Today, Bo Kaap is one of the neighborhoods of Cape Town - the second largest city in South Africa - but it originated as a separate township in the 18th century. Apart from being the oldest residential neighborhood in Cape Town, Bo Kaap is also definitely the most colorful one, famous for its cobblestone streets contrasting with brightly-colored homes. The brightly-colored buildings attract travelers from all over the world. After all, who wouldn't want a photo in such a fun and colorful place?
6. Rainbow Village, Taiwan
This small village in Taiwan was on the brink of demolition until the last of its residents, 93-year-old Huang Yung-Fu, came up with an idea to save his home village. In 2010, he started painting the village in vibrant colors, and soon, it became a popular destination for tourists and is now essentially an art object. Learn more about this village and several natural wonders in the article 10 Unforgettable Places In the World Full Of Color & Charm.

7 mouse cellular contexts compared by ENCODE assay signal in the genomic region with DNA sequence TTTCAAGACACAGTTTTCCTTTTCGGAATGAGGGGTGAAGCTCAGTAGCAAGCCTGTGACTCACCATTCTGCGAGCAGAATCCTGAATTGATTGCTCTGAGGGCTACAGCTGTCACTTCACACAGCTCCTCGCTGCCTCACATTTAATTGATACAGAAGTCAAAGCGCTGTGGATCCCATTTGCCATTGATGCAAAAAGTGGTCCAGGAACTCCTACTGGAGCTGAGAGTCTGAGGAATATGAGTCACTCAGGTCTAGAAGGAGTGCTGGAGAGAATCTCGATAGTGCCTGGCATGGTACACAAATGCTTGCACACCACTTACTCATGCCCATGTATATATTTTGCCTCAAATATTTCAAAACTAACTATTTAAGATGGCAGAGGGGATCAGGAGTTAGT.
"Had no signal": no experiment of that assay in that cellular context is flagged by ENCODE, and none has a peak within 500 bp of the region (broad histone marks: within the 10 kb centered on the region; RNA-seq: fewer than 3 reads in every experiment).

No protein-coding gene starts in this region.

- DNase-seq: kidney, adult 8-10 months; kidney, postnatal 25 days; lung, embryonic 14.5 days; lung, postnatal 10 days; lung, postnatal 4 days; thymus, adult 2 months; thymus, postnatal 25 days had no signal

7. Wrocław, Poland
Wrocław is one of the most beautiful cities in Poland, and the old Market Square in the historical part of the city is, without doubt, one of the most picturesque and special areas in Wrocław. In many ways, the Market Square is like that of many other European cities - it features a lineup of richly-adorned historical buildings - but ever since the square was restored after being heavily damaged during WWII, the walls of the buildings were painted into bright colors to spread joy and cheer to both visitors and locals.
8. Guanajuato, Mexico
Guanajuato is an old colonial city situated near a mountain range that carries the same name. Once a silver mining town, Guanajuato today is considered to be among the most romantic tourist destinations in Mexico. Its emblematic narrow winding roads and colorful colonial-era buildings are the perfect setting for a romantic getaway. The most famous sight in the city is Callejón del Beso (Alley of the Kiss) - an alley so narrow that the neighboring buildings are close enough for a couple to kiss by standing on two opposite balconies.